Right now reading DC comics is kind of a gamble. If you’re a fan who enjoys the shared, continuing universe aspect of major superhero comics, it’s frustrating to know that the book you hold in your hands might not have any consequence at all when the big reboot/relaunch hits in a couple months. That impending deadline makes more than a few series feel like lame ducks. On the other hand, intrepid fans can find a few books that provide some glimpses into the DC that might be. Flashpoint: Frankenstein and the Creatures of the Unknown is one such book. Thanks to yesterday’s news we know that writer Jeff Lemire will be taking up Frankenstein, Agent of SHADE come September, so it seems like his work on Creatures of the Unknown might give us an idea of what to expect going forward.
If this Flashpoint tie-in accurately conveys the kind of work we’ll be getting every month in Agent of SHADE, I’ll be a happy camper. Lemire’s a writer I have great respect for; I’ve yet to read a book from him I didn’t like. That trend continues here with this cool horror/war/alternate-reality mash-up. In the Flashpoint universe, it turns out that a group of American soldiers stumbled upon and unearthed the mythical monster of Frankenstein during a World War II mission to the North Atlantic. Being a creature driven to see justice done (as we can remember from Mary Shelley), the monster ends up helping the Americans bring down Hitler’s regime. His allies then turn on him, putting him and his fellow “Creature Commandos” (other scientific experiments) in stasis until they’re awoken by a great battle some 65 years later. The decades have not abated the creature’s desire to do what’s right, and now he and his fellow Commandos set off for Gotham City in order to reverse the condition that turned them into monsters.
The first part of Creatures of the Unknown shows Lemire blending multiple genres (besides war and horror, a little superhero) to great success. Seeing Frankenstein and his pals on the battlefield really channels some of the crazier war comics in DC’s history. The book gives us some solid action and packs a few twists that should satisfy readers of Flashpoint proper (for instance, it clues us into a big change in world history). All throughout, Lemire imbues his monsters with a really strong sense of character. There’s Frankenstein’s monster, who’s overly serious and righteous (not unlike Alan Moore’s Swamp Thing), Vincent Velcoro, a snotty war criminal-turned-vampire who never really stops being an asshole, and Warren Griffith, a disabled veteran who’s become a wolfman with a damaged mind (recalling some of the hybrids over in Lemire’s Vertigo series Sweet Tooth). It’s a wonderfully diverse cast and I look forward to Lemire exploring them over the next two months (and perhaps beyond).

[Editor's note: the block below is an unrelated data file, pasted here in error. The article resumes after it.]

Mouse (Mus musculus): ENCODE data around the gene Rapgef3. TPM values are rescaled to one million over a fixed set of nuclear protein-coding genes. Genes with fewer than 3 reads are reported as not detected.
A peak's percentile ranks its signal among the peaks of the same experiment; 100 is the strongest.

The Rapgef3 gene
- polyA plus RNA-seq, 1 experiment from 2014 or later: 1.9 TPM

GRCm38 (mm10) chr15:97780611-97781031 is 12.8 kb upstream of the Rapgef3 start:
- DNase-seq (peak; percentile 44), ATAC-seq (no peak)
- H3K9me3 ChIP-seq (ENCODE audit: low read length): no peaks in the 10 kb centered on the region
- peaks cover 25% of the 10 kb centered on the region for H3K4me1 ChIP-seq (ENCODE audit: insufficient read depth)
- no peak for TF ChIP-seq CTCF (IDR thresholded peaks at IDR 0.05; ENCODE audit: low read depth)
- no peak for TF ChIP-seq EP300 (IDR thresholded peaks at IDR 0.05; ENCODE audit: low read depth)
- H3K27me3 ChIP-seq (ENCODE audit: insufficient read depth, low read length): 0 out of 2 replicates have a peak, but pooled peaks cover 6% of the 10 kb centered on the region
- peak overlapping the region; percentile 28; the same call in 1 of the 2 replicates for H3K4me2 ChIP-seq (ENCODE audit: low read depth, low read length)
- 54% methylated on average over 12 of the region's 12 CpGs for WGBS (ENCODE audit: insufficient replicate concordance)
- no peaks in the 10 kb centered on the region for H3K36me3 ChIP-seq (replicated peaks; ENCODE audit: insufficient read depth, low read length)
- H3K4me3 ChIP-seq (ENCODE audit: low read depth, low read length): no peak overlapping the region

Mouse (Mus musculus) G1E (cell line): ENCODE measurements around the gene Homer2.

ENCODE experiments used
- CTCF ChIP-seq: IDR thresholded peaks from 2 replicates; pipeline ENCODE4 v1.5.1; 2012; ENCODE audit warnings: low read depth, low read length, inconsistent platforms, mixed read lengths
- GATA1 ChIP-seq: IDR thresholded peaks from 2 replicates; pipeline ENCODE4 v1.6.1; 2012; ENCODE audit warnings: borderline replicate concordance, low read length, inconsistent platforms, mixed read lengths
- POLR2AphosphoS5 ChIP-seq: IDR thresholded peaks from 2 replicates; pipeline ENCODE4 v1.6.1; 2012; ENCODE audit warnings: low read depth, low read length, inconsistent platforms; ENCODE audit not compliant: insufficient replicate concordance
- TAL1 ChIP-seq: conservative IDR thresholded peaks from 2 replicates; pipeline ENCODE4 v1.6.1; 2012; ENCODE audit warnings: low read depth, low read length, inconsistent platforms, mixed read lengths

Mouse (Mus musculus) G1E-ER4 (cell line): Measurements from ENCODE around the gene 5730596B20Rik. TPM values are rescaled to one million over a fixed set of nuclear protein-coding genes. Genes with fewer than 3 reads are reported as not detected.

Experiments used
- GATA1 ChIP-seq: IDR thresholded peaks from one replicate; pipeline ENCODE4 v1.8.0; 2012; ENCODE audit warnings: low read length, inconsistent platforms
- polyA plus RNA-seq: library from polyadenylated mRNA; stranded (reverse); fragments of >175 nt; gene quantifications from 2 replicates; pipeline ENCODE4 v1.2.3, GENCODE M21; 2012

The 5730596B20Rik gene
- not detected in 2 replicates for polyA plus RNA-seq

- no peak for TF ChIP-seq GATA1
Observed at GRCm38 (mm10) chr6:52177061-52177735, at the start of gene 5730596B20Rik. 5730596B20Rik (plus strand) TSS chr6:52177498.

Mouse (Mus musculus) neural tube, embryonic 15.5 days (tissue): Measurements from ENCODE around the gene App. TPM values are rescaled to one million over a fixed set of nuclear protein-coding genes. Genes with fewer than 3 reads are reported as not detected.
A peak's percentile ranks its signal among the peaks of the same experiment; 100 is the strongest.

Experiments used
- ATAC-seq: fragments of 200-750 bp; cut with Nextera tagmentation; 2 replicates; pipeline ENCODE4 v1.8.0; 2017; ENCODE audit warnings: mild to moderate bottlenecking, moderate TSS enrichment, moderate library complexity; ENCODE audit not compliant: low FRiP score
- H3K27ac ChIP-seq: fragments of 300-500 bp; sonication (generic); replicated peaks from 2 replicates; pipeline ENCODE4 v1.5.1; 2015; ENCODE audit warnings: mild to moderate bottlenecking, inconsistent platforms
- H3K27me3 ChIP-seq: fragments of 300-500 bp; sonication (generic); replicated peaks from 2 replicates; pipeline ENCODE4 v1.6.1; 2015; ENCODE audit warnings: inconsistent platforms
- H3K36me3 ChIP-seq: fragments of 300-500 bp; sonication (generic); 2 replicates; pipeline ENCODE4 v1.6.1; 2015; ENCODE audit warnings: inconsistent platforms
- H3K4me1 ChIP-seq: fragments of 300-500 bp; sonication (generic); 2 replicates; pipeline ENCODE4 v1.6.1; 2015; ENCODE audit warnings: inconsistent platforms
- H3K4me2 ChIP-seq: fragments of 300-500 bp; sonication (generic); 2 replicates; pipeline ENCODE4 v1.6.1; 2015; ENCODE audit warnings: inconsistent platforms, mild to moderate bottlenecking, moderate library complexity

On the art front, I was unfamiliar with Ibraim Roberson before coming to this series. That’s a shame, because he’s really, really good. A glance over at his website shows that he’s worked on some X-Men titles before, and he seems to have a penchant for the horrific side of things. That suits him well here. Creatures of the Unknown has to look a little ugly, but Roberson manages to make the monsters appropriately hideous while still turning in a beautiful book. The pages show off a bit of a painted style that recalls the period in which Mary Shelley initially wrote. Part of the credit for that has to go to colorist Pete Pantazis. I’m a little disappointed that Roberson won’t be joining Lemire for Agent of SHADE in September (that job goes to Alberto Ponticelli, another skilled creator), but I hope he finds another home in the DCU soon.
Most of DC’s future plans are currently shrouded in mystery; we have no idea what, if anything, will remain from these books when the new wave of #1s hits. To me, though, Frankenstein and the Creatures of the Unknown proves that Lemire has an excellent handle on the characters and concepts that make up a key part of DC’s horror tales. If DC’s relaunch is all about spotlighting the things that really makes their books compelling, it’s totally clear that when it comes to Frankenstein they picked the right author for the job.
My Best of 2012 Playlist by Eric Garneau
After being inspired by some friends, for the past few years I’ve been really into documenting my musical exploration with year-end mixes. I realize this is not a particularly novel thing to do, but hey, who has original ideas any more? Anyway, this has gotten even easier to do thanks to new technology like Spotify. read more